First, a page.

Stem cells to treat autism: success or wishful thinking?

Stem cells to treat autism: success or wishful thinking?

Ari Goodman, an eight-year-old East Windsor boy with autism, whose parents seek financial help to continue his stem cell treatments. 
Ari Goodman, an eight-year-old East Windsor boy with autism, whose parents seek financial help to continue his stem cell treatments. 

Six months after eight-year-old Ari Goodman received stem cell therapy at a clinic in Panama, he appears to be winning his battle with the autism he has coped with since he was 18 months old. Since his first treatment last May, Ari is showing significant signs of improvement. According to his mother, Clara Klein Goodman, he is able to read simple words, answer questions, and hold conversations with his parents.

“I feel like we are getting Ari back,” said Clara in a Nov. 8 phone interview. “We can see that the wheels are turning. We are not out of the woods yet, but having this treatment and seeing how well he has done is giving me hope that anything is possible.”

As the U.S. Food and Drug Administration has not yet approved the use of stem cells for people with autism, the family had to travel to the Stem Cell Institute in Panama City, Panama. For the Goodmans and others of limited means, the expensive procedure — not covered by insurance — is difficult to afford. After a story on the Goodman’s struggle appeared in NJJN last year, Clara and her husband, Daniel, raised $15,000 for the treatment and associated costs. The early results have shown such promise, they are trying to raise another $15,000 for a second round of stem cell therapy at the same clinic.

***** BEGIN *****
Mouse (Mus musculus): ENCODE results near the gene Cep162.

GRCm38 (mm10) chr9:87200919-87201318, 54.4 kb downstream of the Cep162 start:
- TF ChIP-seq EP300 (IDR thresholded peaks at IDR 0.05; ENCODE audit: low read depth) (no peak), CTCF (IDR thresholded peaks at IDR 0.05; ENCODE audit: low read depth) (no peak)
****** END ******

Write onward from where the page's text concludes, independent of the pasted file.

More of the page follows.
The Goodmans asked Rabbi Aaron Gruman, the religious leader of their synagogue, Congregation Toras Emes, an Orthodox congregation in East Windsor, to assist with the fund-raising efforts. He immediately agreed; tax-deductible contributions toward Ari’s treatment go through Toras Emes.

“We are a supportive group and, like the Jewish community at large, when a challenge comes our way we ask how we can meet it,” Gruman said. “Right now the focus is the next set of treatments and what can we do to help them.”

Yet despite the positive reviews of the Goodmans and other families, the scientific community is less optimistic. The FDA has yet to complete a 2012 study it began on using umbilical cord stem cells for people with autism, but there is much skepticism among those in the scientific community about the treatment’s effectiveness. 

Paul Knoepfler, a professor of cell biology and human anatomy at the University of California School of Medicine in Davis, told NJJN, “To date, I’m not aware of any conclusive data showing that stem cells are successful in treating autism…. A very small number of FDA-approved studies are ongoing,” but, he said, they are in their early days, so it’s “too soon to say what they will find.”

Notwithstanding the doubts of much of the medical community, others have claimed encouraging results similar to the Goodmans’ from the controversial treatment. The official website of the Stem Cell Institute, which did not return multiple requests for comment, includes praise for the embryonic stem cell infusions, written, the institute says, by parents whose children have received the treatment and seen great improvements to their quality of life.